“And now these three remain: faith, hope and love. But the greatest of these is love.” With those words, Paul concludes what might be the most famous chapter in the Bible—1 Corinthians 13. It’s a wedding staple—largely because of Paul’s beautiful and vivid depiction of true love. 2 Corinthians 13, on the other hand, will probably never find its way into any one’s wedding ceremony. Paul writes, “I already gave you a warning when I was with you the second time. I now repeat it while absent: On my return I will not spare those who sinned earlier or any of the others.” The jokester or cynic might quip that 1 Corinthians 13 sounds like the wedding day, and 2 Corinthians 13 sounds like an actual marriage! It’s true that Paul isn’t blowing any kisses or sending any Valentines here, but that doesn’t mean love is absent.
Sometimes love dictates that we keep silent and overlook faults. And then there are other times when we show we love someone by speaking up, even if it means we have to say some hard things. Could the loving mother quietly ignore drug paraphernalia in her son’s room? Could the loving teacher overlook students’ cheating in his class? Could the loving pastor pretend not to notice his people, his flock, embracing sin in their lives—and putting their souls in peril?
That’s where we find the apostle Paul in 2 Corinthians 13: “Examine yourselves to see whether you are in the faith; test yourselves. Do you not realize that Christ Jesus is in you-- unless, of course, you fail the test? And I trust that you will discover that we have not failed the test. Now we pray to God that you will not do anything wrong. Not that people will see that we have stood the test but that you will do what is right even though we may seem to have failed. For we cannot do anything against the truth, but only for the truth.”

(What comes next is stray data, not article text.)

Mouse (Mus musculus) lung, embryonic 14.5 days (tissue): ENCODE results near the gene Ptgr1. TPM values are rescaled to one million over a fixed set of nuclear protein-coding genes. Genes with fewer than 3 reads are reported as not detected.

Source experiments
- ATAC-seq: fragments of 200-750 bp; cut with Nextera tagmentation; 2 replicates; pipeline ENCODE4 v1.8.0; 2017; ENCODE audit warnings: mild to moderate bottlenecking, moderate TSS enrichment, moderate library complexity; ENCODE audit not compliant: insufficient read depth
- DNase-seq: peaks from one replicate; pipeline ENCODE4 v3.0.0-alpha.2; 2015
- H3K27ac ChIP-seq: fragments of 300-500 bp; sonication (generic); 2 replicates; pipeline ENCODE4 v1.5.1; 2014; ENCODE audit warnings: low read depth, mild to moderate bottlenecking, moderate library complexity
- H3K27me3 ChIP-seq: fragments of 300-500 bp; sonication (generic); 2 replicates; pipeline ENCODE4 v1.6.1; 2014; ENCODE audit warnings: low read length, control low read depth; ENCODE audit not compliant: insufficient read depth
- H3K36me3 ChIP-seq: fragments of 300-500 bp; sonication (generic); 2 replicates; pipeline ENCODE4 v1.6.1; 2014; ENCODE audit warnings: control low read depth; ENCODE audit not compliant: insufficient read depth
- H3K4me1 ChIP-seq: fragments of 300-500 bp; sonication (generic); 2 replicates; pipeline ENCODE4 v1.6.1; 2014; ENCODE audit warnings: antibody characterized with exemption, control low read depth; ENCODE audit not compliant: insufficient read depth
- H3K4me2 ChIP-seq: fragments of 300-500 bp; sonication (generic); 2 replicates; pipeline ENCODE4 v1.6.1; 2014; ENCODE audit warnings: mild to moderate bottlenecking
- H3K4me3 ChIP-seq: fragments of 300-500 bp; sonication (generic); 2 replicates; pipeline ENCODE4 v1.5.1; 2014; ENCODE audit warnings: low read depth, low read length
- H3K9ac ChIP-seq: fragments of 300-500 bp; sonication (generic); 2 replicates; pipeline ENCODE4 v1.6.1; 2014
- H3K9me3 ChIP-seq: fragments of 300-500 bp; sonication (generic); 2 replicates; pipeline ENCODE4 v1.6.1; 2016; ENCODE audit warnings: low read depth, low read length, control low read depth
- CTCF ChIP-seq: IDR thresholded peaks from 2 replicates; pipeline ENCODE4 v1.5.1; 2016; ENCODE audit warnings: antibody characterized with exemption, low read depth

Paul is the pastor who loves the Good Shepherd and loves his sheep. But these sheep in
were anything but docile and compliant. In reality, the
Corinthians were a cantankerous bunch, with certain voices in the congregation
continually calling for proof that Paul was a legitimate apostle. “He’s tough
on paper,” they said, “but in person, he’s a puppy dog. How could someone so
unimpressive, so inconsistent, so strong AND so weak, but a real messenger of God?”
They were putting Paul to the test, putting him on the scales to see if he
would be found wanting. Corinth
Paul turns the tables on them. “Examine yourselves to see whether you are in the faith; test yourselves.” Instead of asking if Paul was legitimate, he suggests that maybe they should be asking that question about themselves. Am I a legitimate in my faith? Remember, sometimes, love pushes us to ask hard questions.